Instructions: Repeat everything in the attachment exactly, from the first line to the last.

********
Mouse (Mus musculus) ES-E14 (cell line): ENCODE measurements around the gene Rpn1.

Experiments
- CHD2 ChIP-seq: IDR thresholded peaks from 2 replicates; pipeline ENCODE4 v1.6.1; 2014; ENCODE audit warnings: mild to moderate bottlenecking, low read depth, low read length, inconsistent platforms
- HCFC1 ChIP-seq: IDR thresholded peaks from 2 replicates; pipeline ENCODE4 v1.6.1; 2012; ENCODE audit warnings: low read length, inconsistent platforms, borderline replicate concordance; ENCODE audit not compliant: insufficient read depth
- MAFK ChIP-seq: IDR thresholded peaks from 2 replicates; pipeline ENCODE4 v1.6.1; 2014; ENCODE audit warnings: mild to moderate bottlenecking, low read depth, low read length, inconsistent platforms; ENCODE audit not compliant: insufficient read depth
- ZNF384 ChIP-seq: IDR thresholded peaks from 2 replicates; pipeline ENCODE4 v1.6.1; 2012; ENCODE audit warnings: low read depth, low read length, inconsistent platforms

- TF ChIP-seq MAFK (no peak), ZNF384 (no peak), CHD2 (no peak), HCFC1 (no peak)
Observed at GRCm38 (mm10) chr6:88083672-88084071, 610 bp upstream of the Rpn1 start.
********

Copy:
Mouse (Mus musculus) ES-E14 (cell line): ENCODE measurements around the gene Rpn1.

Experiments
- CHD2 ChIP-seq: IDR thresholded peaks from 2 replicates; pipeline ENCODE4 v1.6.1; 2014; ENCODE audit warnings: mild to moderate bottlenecking, low read depth, low read length, inconsistent platforms
- HCFC1 ChIP-seq: IDR thresholded peaks from 2 replicates; pipeline ENCODE4 v1.6.1; 2012; ENCODE audit warnings: low read length, inconsistent platforms, borderline replicate concordance; ENCODE audit not compliant: insufficient read depth
- MAFK ChIP-seq: IDR thresholded peaks from 2 replicates; pipeline ENCODE4 v1.6.1; 2014; ENCODE audit warnings: mild to moderate bottlenecking, low read depth, low read length, inconsistent platforms; ENCODE audit not compliant: insufficient read depth
- ZNF384 ChIP-seq: IDR thresholded peaks from 2 replicates; pipeline ENCODE4 v1.6.1; 2012; ENCODE audit warnings: low read depth, low read length, inconsistent platforms

- TF ChIP-seq MAFK (no peak), ZNF384 (no peak), CHD2 (no peak), HCFC1 (no peak)
Observed at GRCm38 (mm10) chr6:88083672-88084071, 610 bp upstream of the Rpn1 start.